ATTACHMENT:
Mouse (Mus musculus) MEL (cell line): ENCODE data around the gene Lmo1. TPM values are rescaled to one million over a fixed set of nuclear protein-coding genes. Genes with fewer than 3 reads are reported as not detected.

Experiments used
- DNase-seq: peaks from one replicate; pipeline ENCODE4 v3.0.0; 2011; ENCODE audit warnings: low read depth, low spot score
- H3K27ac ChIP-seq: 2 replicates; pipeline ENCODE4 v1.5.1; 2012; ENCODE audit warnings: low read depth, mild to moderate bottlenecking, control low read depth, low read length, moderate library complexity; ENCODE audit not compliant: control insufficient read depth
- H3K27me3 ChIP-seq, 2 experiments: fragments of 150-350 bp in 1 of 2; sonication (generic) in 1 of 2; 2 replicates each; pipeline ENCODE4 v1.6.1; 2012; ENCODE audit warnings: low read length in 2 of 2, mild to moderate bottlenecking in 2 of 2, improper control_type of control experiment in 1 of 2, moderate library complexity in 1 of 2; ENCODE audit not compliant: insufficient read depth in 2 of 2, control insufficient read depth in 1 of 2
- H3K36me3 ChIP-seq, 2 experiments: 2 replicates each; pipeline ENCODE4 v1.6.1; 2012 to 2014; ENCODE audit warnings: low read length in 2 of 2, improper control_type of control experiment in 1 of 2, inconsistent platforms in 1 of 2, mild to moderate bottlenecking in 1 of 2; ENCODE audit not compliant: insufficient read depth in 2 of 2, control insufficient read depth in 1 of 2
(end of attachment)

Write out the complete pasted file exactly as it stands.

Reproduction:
Mouse (Mus musculus) MEL (cell line): ENCODE data around the gene Lmo1. TPM values are rescaled to one million over a fixed set of nuclear protein-coding genes. Genes with fewer than 3 reads are reported as not detected.

Experiments used
- DNase-seq: peaks from one replicate; pipeline ENCODE4 v3.0.0; 2011; ENCODE audit warnings: low read depth, low spot score
- H3K27ac ChIP-seq: 2 replicates; pipeline ENCODE4 v1.5.1; 2012; ENCODE audit warnings: low read depth, mild to moderate bottlenecking, control low read depth, low read length, moderate library complexity; ENCODE audit not compliant: control insufficient read depth
- H3K27me3 ChIP-seq, 2 experiments: fragments of 150-350 bp in 1 of 2; sonication (generic) in 1 of 2; 2 replicates each; pipeline ENCODE4 v1.6.1; 2012; ENCODE audit warnings: low read length in 2 of 2, mild to moderate bottlenecking in 2 of 2, improper control_type of control experiment in 1 of 2, moderate library complexity in 1 of 2; ENCODE audit not compliant: insufficient read depth in 2 of 2, control insufficient read depth in 1 of 2
- H3K36me3 ChIP-seq, 2 experiments: 2 replicates each; pipeline ENCODE4 v1.6.1; 2012 to 2014; ENCODE audit warnings: low read length in 2 of 2, improper control_type of control experiment in 1 of 2, inconsistent platforms in 1 of 2, mild to moderate bottlenecking in 1 of 2; ENCODE audit not compliant: insufficient read depth in 2 of 2, control insufficient read depth in 1 of 2